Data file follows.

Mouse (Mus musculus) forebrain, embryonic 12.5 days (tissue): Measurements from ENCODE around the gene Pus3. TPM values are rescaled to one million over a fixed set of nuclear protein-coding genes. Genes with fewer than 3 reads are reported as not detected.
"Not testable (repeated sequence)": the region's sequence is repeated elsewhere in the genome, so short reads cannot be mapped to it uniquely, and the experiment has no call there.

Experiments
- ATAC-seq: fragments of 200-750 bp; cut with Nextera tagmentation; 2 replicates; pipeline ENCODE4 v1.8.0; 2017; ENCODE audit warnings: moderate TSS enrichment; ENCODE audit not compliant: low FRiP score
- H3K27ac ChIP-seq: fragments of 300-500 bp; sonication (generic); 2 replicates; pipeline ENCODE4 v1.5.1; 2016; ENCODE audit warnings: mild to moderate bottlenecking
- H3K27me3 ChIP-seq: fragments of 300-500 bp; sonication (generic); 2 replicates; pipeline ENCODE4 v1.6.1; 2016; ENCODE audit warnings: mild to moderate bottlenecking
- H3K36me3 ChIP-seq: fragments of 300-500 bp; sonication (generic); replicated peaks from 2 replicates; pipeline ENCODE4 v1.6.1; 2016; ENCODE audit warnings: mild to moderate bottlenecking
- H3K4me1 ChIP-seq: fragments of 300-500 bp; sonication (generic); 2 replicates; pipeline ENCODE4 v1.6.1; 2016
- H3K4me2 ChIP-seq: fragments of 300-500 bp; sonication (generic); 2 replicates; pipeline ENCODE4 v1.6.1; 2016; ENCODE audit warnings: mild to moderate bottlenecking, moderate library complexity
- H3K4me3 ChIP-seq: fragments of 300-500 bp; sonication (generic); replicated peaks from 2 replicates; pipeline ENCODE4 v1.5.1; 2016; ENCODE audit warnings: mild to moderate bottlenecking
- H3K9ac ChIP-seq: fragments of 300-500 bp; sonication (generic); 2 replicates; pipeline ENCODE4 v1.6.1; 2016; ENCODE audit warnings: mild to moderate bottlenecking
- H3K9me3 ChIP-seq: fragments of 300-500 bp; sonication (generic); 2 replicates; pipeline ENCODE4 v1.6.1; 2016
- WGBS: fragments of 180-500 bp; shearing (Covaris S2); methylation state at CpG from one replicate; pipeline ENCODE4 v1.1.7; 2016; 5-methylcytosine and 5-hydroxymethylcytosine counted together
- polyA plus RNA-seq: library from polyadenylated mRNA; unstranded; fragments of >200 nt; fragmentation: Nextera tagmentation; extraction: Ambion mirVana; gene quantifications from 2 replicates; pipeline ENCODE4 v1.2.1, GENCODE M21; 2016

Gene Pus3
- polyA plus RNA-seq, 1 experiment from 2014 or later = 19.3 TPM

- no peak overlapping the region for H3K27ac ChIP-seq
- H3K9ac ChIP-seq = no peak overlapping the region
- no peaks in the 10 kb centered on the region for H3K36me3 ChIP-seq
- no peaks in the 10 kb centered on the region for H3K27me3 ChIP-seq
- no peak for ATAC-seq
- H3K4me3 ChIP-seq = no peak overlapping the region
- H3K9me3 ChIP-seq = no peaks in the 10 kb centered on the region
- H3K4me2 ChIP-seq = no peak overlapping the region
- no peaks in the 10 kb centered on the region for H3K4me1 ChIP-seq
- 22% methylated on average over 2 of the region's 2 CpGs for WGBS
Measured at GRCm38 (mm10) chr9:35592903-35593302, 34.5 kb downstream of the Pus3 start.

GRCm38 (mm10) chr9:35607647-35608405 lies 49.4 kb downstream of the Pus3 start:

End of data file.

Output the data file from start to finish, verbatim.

Mouse (Mus musculus) forebrain, embryonic 12.5 days (tissue): Measurements from ENCODE around the gene Pus3. TPM values are rescaled to one million over a fixed set of nuclear protein-coding genes. Genes with fewer than 3 reads are reported as not detected.
"Not testable (repeated sequence)": the region's sequence is repeated elsewhere in the genome, so short reads cannot be mapped to it uniquely, and the experiment has no call there.

Experiments
- ATAC-seq: fragments of 200-750 bp; cut with Nextera tagmentation; 2 replicates; pipeline ENCODE4 v1.8.0; 2017; ENCODE audit warnings: moderate TSS enrichment; ENCODE audit not compliant: low FRiP score
- H3K27ac ChIP-seq: fragments of 300-500 bp; sonication (generic); 2 replicates; pipeline ENCODE4 v1.5.1; 2016; ENCODE audit warnings: mild to moderate bottlenecking
- H3K27me3 ChIP-seq: fragments of 300-500 bp; sonication (generic); 2 replicates; pipeline ENCODE4 v1.6.1; 2016; ENCODE audit warnings: mild to moderate bottlenecking
- H3K36me3 ChIP-seq: fragments of 300-500 bp; sonication (generic); replicated peaks from 2 replicates; pipeline ENCODE4 v1.6.1; 2016; ENCODE audit warnings: mild to moderate bottlenecking
- H3K4me1 ChIP-seq: fragments of 300-500 bp; sonication (generic); 2 replicates; pipeline ENCODE4 v1.6.1; 2016
- H3K4me2 ChIP-seq: fragments of 300-500 bp; sonication (generic); 2 replicates; pipeline ENCODE4 v1.6.1; 2016; ENCODE audit warnings: mild to moderate bottlenecking, moderate library complexity
- H3K4me3 ChIP-seq: fragments of 300-500 bp; sonication (generic); replicated peaks from 2 replicates; pipeline ENCODE4 v1.5.1; 2016; ENCODE audit warnings: mild to moderate bottlenecking
- H3K9ac ChIP-seq: fragments of 300-500 bp; sonication (generic); 2 replicates; pipeline ENCODE4 v1.6.1; 2016; ENCODE audit warnings: mild to moderate bottlenecking
- H3K9me3 ChIP-seq: fragments of 300-500 bp; sonication (generic); 2 replicates; pipeline ENCODE4 v1.6.1; 2016
- WGBS: fragments of 180-500 bp; shearing (Covaris S2); methylation state at CpG from one replicate; pipeline ENCODE4 v1.1.7; 2016; 5-methylcytosine and 5-hydroxymethylcytosine counted together
- polyA plus RNA-seq: library from polyadenylated mRNA; unstranded; fragments of >200 nt; fragmentation: Nextera tagmentation; extraction: Ambion mirVana; gene quantifications from 2 replicates; pipeline ENCODE4 v1.2.1, GENCODE M21; 2016

Gene Pus3
- polyA plus RNA-seq, 1 experiment from 2014 or later = 19.3 TPM

- no peak overlapping the region for H3K27ac ChIP-seq
- H3K9ac ChIP-seq = no peak overlapping the region
- no peaks in the 10 kb centered on the region for H3K36me3 ChIP-seq
- no peaks in the 10 kb centered on the region for H3K27me3 ChIP-seq
- no peak for ATAC-seq
- H3K4me3 ChIP-seq = no peak overlapping the region
- H3K9me3 ChIP-seq = no peaks in the 10 kb centered on the region
- H3K4me2 ChIP-seq = no peak overlapping the region
- no peaks in the 10 kb centered on the region for H3K4me1 ChIP-seq
- 22% methylated on average over 2 of the region's 2 CpGs for WGBS
Measured at GRCm38 (mm10) chr9:35592903-35593302, 34.5 kb downstream of the Pus3 start.

GRCm38 (mm10) chr9:35607647-35608405 lies 49.4 kb downstream of the Pus3 start: